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Equity factor investing – An ever-evolving journey*

The multi-faceted nature of equity factor investing means it can play a dynamic and highly useful role in portfolios, especially for investors looking for a diversified exposure that can perform in the long run.

Investment performance of quantitative factor-based strategies has been varied recently for a number of reasons.

  • For one, the styles that make up multi-factor investing – value, quality, momentum, low-risk and small caps – don’t all have the same performance across time, so a greater allocation to the small cap and value factors did not pay off recently.
  • Performance also differs depending on the choice of the factors that go in each style as well as choices such as whether you diversify more or less or whether you neutralise sectors.
  • Finally, investors who can take more tracking error can get better performance in good times.

Our experience with sector neutral value investing has been positive. Our models saw good performance from 2000 until mid-2018, with a blip in 2009. However, despite the fact that we choose to control for sectors, value stocks did poorly in 2019/2020.

Indeed, irrespective of whether we use the price-to-book ratio as a value factor, all value factors did poorly in late 2019 and in 2020. Only now, in 2021, have value factors started performing well again.

Value stocks face a favourable stretch

It is important to recognise that the value style seeks to benefit from cheap stocks converging to their fundamental values; for expensive stocks, that entails that performance has to be poorer for valuations to converge with those of cheaper stocks. That did not happen in 2019 and 2020, causing value spreads to widen to levels last seen in 2000 tech bubble.

Given the premise of value investing, we are facing a favourable period for value stocks because it’s more likely that we will see value spread compression than further spread expansion. This new trend may have started already with the strong performances of value stocks so far in 2021.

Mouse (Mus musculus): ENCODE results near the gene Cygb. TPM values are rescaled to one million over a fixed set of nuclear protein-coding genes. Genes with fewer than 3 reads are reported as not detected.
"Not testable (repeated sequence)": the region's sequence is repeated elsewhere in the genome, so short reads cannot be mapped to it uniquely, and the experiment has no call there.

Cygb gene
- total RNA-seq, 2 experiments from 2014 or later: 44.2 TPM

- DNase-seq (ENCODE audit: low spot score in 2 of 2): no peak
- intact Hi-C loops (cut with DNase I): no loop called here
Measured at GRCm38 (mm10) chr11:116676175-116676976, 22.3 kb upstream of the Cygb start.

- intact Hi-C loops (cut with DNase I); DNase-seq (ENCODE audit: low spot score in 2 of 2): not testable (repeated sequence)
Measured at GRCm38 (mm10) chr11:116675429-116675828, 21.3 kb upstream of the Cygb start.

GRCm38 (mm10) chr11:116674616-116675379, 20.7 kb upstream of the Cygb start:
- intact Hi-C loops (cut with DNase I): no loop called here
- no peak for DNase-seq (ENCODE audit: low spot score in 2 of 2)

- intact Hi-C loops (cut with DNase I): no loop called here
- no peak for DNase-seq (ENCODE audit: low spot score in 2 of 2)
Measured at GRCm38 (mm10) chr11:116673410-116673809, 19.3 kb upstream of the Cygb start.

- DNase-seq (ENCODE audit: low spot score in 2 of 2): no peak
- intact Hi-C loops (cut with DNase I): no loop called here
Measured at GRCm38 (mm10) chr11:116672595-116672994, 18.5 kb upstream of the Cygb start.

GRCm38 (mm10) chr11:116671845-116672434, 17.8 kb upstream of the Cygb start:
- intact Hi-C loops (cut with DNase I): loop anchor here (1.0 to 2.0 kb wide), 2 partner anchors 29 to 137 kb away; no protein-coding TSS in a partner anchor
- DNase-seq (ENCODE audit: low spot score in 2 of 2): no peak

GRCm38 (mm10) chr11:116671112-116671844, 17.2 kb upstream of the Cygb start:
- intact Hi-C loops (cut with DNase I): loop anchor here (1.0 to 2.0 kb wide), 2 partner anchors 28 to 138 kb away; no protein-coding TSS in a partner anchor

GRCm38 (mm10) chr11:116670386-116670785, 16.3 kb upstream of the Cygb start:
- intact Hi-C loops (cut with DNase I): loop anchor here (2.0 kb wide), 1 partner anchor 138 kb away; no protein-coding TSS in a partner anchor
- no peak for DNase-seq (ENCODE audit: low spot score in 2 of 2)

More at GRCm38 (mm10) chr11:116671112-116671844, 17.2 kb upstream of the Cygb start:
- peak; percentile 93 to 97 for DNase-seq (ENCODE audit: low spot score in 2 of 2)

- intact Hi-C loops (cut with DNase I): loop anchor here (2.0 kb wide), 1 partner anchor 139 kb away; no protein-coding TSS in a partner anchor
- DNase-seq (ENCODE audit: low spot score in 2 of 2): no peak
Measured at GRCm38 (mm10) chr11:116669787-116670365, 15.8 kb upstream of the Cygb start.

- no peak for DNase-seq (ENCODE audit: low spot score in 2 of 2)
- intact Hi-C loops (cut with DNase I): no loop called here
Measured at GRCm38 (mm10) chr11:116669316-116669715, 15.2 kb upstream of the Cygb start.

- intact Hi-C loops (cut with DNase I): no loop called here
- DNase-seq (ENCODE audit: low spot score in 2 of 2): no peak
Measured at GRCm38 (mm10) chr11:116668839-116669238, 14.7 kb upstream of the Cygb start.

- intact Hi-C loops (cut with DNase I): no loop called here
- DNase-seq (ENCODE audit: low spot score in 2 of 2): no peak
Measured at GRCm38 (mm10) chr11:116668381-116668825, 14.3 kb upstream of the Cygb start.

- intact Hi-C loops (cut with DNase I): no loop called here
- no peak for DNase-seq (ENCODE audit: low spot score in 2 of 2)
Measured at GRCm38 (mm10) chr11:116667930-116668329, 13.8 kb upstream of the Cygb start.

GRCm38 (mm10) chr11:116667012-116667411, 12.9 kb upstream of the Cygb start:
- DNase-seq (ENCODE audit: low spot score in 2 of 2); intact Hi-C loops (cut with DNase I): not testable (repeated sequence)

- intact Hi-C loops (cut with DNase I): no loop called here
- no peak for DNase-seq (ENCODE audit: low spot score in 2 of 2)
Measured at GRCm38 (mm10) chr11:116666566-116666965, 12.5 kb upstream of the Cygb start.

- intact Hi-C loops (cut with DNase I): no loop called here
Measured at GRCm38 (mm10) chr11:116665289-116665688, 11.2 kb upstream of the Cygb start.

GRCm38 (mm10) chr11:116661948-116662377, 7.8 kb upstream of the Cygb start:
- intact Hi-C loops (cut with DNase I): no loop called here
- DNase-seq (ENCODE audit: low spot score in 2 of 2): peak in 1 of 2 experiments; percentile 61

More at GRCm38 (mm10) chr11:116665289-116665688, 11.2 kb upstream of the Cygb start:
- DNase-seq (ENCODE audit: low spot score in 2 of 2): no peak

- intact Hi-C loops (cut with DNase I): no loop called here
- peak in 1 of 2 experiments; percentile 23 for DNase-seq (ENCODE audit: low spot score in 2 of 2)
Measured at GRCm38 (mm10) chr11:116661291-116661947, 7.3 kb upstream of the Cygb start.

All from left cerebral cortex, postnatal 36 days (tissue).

Low-vol stocks – We need a higher market beta

2020 was also the year when the low-volatility premium was not there. A low beta in bullish markets makes it difficult for low-vol stocks to do well. The outperformance of mega caps also did help since owning those would most likely have meant a large underweight in low-vol stocks.

This is also showing signs of changing in 2021. However, as the markets remain positive and strong, low-volatility stocks are still just about delivering market performance.

Sit tight – It is about performance over time

We believe that the performance of value and low risk (volatility), as well as quality and momentum, in well-diversified multi-factor strategies should be assessed over the long run.

Adding in an ESG perspective to such balanced portfolios does not detract from their ability to perform, especially when it comes to quality and low risk, which tend to fit well with a sustainability-based approach. We find it natural that ESG is aligned with the type of factor exposures we have in our quant equity multi-factor approaches.

*This is an edited extract from a roundtable discussion Raul Leote de Carvalho took part in and Daniel Morris moderated, run by European Pensions.

Any views expressed here are those of the author as of the date of publication, are based on available information, and are subject to change without notice. Individual portfolio management teams may hold different views and may take different investment decisions for different clients. This document does not constitute investment advice.

The value of investments and the income they generate may go down as well as up and it is possible that investors will not recover their initial outlay. Past performance is no guarantee for future returns.

Investing in emerging markets, or specialised or restricted sectors is likely to be subject to a higher-than-average volatility due to a high degree of concentration, greater uncertainty because less information is available, there is less liquidity or due to greater sensitivity to changes in market conditions (social, political and economic conditions).

Some emerging markets offer less security than the majority of international developed markets. For this reason, services for portfolio transactions, liquidation and conservation on behalf of funds invested in emerging markets may carry greater risk.

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